Scaled laboratory experiments explain the kink behaviour of the Crab Nebula jet
Senior research scientist Chikang Li wants to experiment with the stars. Intrigued by a curious "kink" phenomenon observed in the Crab Nebula, an interstellar cloud of gas and dust that formed in the wake of a supernova explosion, he has been looking for answers. Images from the Chandra X-ray observatory show that a jet of plasma pouring straight out from the neutron star at the center of the nebula appears to change direction every few years, without changing its structure. Why? Scientists have hypothesized that magnetic fields with the right properties could explain this behavior, but Li wanted proof.
"How do you design an experiment on Earth to explain mysteries that are happening 6,500 light years away, and stretching over 13 light years of space?" he asks. "Traditional astrophysics is based on observation. Typically after you make an observation, you build a theoretical model, you do some numerical simulations. But that's it. How can you go there and measure anything? How can you do an experiment to test this model?"
Li has been part of MIT's Plasma Science and Fusion Center (PSFC) since becoming a graduate student in 1987. As a co-founder and associate head of the PSFC's High-Energy-Density Physics (HEDP) Division, Li has collaborated regularly with the National Ignition Facility and the University of Rochester's Laboratory for Laser Energetics on inertial confinement fusion and laboratory-astrophysical experiments. He decided to see if he could also use the lab's OMEGA laser to mimic the conditions in the Crab Nebula, and prove the hypothesis that magnetic fields were responsible for the "kink in the crab".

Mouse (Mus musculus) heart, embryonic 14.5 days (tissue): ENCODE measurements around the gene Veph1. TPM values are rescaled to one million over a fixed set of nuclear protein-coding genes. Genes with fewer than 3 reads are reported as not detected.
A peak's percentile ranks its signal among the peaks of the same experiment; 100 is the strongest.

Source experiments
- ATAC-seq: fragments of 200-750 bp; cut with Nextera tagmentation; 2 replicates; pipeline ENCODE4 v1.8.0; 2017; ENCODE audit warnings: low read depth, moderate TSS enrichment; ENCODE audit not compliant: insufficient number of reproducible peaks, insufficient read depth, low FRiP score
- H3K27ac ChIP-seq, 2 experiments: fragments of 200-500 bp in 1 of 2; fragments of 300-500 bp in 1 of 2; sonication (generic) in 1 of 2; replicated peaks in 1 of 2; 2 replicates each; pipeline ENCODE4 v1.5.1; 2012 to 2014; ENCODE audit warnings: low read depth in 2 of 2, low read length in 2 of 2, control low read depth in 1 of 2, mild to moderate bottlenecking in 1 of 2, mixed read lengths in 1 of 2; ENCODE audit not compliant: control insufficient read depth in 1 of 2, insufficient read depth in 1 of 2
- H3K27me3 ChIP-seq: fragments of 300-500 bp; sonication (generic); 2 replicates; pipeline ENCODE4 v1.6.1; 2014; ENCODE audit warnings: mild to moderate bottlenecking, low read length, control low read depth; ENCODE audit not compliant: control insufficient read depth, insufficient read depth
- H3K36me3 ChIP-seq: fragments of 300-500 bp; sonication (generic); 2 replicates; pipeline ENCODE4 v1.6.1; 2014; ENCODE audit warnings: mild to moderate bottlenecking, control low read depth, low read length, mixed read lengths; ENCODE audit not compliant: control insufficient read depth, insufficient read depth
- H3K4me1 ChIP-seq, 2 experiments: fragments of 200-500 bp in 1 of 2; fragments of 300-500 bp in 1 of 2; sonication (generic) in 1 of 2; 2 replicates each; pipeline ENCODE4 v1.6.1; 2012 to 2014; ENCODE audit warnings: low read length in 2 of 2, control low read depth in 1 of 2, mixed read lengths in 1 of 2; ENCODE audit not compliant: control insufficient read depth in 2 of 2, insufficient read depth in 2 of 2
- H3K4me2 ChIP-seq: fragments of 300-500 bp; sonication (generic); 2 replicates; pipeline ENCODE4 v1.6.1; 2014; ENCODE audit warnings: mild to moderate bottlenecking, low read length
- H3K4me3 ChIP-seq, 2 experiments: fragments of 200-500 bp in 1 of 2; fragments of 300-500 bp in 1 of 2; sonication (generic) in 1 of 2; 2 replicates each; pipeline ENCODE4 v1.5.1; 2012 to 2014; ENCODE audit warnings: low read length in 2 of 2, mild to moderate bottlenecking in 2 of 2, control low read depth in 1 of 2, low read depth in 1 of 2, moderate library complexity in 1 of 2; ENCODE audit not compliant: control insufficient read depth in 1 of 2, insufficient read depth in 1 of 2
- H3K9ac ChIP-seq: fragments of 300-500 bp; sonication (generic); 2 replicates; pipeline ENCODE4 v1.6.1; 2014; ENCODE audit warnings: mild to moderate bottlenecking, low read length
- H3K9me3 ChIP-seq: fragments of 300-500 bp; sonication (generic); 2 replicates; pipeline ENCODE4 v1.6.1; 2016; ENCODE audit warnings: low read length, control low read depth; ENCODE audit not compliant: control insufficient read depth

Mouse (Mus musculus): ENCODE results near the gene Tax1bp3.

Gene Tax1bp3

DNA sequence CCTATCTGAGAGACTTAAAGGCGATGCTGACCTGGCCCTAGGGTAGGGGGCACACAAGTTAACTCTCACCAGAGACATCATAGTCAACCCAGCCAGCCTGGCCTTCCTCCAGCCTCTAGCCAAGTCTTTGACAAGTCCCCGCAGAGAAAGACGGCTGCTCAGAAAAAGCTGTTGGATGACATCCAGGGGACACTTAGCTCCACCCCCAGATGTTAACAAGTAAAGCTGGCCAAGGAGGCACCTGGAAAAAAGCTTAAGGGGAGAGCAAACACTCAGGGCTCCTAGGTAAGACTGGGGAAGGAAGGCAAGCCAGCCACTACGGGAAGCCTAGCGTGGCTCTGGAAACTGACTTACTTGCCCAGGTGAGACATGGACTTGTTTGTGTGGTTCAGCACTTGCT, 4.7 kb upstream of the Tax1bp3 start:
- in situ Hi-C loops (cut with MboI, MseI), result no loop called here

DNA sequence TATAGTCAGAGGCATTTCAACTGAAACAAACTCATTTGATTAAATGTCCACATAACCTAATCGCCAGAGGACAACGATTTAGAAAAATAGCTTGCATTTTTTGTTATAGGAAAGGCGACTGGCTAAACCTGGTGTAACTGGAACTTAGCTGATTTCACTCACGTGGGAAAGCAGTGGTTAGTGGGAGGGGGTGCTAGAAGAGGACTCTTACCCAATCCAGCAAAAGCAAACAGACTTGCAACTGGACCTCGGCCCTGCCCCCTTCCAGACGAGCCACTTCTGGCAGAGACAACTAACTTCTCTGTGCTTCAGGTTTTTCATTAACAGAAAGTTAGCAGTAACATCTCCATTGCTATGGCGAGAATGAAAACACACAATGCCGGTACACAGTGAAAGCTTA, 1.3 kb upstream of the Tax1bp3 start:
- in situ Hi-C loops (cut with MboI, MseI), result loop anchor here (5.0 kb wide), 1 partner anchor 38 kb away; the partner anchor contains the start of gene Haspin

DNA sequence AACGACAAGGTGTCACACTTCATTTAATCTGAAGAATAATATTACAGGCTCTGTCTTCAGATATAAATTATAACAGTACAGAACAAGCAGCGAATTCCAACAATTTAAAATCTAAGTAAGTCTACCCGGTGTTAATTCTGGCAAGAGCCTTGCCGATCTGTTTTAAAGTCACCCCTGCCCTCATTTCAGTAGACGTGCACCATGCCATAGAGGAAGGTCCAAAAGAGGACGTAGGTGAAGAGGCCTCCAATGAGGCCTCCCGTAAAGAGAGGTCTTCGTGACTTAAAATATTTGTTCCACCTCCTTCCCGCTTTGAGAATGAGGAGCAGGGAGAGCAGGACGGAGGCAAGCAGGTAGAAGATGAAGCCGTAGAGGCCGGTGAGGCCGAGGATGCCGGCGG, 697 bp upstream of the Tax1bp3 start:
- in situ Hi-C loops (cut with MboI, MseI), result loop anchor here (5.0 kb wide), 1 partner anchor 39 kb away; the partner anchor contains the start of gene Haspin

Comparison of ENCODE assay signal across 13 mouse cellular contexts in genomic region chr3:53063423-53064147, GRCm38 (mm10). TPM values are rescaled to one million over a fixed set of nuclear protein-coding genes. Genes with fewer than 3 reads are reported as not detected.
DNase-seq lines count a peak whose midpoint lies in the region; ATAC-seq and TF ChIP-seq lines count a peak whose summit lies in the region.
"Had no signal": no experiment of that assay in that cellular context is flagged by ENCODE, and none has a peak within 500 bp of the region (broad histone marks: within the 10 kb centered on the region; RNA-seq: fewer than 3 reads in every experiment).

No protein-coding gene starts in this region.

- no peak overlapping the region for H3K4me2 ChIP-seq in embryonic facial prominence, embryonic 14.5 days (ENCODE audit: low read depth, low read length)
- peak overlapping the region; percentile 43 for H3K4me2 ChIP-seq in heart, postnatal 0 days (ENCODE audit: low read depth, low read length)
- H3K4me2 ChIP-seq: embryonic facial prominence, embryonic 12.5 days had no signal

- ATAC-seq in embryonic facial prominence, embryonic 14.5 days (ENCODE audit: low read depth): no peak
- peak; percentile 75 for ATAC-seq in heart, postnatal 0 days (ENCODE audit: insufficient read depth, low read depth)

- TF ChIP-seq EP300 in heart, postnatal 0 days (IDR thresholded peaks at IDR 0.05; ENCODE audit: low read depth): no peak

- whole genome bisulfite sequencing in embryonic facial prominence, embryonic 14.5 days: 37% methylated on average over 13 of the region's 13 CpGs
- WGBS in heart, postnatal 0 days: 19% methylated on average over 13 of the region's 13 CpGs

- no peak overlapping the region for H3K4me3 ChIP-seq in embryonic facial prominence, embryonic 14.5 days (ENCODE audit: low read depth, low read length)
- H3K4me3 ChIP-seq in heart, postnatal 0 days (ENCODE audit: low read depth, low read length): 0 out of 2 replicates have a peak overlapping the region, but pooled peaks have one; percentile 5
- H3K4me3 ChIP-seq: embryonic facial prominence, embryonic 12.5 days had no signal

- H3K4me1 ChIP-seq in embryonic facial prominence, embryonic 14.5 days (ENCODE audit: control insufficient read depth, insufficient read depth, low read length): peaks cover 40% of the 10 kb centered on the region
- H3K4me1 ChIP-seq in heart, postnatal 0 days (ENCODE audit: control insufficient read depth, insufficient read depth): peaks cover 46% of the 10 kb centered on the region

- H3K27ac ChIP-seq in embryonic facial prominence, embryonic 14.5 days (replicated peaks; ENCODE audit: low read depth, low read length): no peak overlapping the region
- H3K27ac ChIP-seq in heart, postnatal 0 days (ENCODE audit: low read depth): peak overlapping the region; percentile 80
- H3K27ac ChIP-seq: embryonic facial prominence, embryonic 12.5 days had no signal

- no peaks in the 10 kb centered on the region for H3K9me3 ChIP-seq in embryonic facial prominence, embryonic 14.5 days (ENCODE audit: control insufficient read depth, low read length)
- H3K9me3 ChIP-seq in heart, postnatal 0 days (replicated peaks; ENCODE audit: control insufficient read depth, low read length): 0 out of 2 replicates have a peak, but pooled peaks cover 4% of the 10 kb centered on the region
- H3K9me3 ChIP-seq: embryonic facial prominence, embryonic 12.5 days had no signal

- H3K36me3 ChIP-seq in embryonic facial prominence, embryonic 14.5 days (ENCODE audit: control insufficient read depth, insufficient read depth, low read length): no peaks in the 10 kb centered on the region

Instead of training OMEGA's multiple laser beams on a single pellet of hydrogen fuel, as he would for a fusion experiment, Li bounced lasers off two 3 x 3 mm foils hinged together at a 60-degree angle. Using two laser beams to heat each side, he generated plasma bubbles, or plumes. Li knew that because they are very dense and hot, these plumes would immediately expand, colliding in the middle plane between the two foils to form a jet.
Li notes that even though laboratory-generated jets and astrophysical jets have very different size scales, the fundamental physics can be the same because critical dimensionless parameters are similar. As a result, they share enough physical properties to allow Li to scale his laboratory experiments, as one would do from a wind tunnel to an airplane, to conditions in the crab nebula.
While the kink in the nebula jet occurs over a period of a few years, the laboratory experiment creates a jet in one nanosecond (billionth of a second), which then propagates for five to six nanoseconds. Li laughs as he considers the speed of the experiments: "You have to generate that, diagnose that, characterize that, quantify that in this period of time!"
To measure the magnetic fields generated by the experiment, Li used a monoenergetic proton radiography (MPR) diagnostic invented by his division in 2005, allowing him, through the deflection of the protons, to make a radiograph of the fields. With the quantitative measurements in hand, he has been able to prove that the nebula jet behavior is governed by weak magnetic fields along the jet, which keep its structure largely straight, and other magnetic fields circling around the jet, which create the instability responsible for the directional change. The results were recently published in Nature Communications.
HEDP division head Richard Petrasso noted the importance of Li's work: "Through his understanding of instabilities and his development of the MPR diagnostic to map transient magnetic fields in the laboratory, Chikang has been able to explore and explicate, for the first time, such puzzling phenomena as the jetting in the Crab Nebula."
This story is republished courtesy of MIT News (web.mit.edu/newsoffice/), a popular site that covers news about MIT research, innovation and teaching.